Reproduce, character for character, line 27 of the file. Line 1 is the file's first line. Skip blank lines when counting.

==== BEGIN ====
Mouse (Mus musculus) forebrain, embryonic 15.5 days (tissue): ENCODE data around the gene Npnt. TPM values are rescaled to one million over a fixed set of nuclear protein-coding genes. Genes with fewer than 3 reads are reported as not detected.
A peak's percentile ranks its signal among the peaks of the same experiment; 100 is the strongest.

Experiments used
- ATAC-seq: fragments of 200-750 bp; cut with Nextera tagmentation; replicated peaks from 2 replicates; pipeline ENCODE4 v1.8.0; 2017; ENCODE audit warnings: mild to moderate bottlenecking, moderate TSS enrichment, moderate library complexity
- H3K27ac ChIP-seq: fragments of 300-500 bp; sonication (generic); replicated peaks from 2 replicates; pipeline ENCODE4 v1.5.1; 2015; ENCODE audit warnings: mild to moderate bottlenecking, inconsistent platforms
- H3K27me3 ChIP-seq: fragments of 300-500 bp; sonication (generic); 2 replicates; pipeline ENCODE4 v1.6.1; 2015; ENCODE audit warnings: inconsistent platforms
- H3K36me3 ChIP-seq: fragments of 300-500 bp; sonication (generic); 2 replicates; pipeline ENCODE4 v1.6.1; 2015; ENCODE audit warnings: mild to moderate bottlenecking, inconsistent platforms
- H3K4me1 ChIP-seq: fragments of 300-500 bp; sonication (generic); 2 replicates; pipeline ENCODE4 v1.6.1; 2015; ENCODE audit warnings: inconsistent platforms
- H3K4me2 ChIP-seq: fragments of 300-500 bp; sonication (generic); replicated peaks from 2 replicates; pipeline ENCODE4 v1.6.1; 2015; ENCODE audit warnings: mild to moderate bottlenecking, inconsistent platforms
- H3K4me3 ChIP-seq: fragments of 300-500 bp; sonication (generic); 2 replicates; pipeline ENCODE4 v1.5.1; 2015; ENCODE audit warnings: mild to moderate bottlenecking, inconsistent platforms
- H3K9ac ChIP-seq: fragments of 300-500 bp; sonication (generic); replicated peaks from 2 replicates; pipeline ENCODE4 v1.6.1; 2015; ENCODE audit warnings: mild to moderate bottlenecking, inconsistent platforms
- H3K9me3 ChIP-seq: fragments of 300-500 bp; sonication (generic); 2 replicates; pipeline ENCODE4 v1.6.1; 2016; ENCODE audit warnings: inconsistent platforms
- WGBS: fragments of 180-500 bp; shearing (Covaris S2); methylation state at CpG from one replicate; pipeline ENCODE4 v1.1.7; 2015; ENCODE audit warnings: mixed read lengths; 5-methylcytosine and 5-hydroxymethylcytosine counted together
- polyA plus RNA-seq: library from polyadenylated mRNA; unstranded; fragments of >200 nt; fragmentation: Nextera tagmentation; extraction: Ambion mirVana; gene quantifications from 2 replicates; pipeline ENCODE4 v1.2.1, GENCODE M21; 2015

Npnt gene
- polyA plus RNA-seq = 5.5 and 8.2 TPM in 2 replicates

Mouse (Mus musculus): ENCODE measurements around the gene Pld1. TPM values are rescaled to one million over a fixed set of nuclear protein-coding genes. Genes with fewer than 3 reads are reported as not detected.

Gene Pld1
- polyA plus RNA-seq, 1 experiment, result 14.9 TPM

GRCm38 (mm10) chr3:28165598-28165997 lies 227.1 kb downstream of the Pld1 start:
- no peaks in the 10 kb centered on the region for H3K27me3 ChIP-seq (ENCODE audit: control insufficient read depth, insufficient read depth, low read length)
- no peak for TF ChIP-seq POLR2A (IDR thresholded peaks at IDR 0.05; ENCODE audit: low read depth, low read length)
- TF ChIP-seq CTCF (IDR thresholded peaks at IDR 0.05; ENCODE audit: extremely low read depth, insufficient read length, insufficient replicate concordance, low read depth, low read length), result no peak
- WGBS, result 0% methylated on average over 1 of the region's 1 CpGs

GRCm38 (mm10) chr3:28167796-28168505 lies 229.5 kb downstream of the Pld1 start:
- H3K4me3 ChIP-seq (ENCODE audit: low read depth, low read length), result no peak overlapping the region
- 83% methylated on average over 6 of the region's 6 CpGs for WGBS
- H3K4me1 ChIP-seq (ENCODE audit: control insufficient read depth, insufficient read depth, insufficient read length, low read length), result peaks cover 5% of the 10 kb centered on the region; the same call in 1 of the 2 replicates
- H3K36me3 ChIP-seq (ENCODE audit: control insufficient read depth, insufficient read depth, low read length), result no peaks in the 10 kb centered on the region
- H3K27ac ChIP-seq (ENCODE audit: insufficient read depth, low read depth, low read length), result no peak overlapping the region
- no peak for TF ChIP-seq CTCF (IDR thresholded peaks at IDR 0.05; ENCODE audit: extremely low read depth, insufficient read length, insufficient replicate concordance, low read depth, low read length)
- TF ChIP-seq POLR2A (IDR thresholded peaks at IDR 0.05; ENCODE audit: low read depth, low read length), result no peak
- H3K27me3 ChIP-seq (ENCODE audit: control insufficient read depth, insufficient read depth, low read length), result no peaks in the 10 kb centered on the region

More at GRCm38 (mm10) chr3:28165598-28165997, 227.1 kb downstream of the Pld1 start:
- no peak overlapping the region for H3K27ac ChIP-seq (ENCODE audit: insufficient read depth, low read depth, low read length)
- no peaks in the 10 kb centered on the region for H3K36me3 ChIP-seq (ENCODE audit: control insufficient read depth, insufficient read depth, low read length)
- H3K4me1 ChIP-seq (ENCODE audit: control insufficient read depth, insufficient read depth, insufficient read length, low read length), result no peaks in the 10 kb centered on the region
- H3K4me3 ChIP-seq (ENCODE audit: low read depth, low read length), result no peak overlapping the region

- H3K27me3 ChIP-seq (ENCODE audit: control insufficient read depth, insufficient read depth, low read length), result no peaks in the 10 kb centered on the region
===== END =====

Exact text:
- 83% methylated on average over 6 of the region's 6 CpGs for WGBS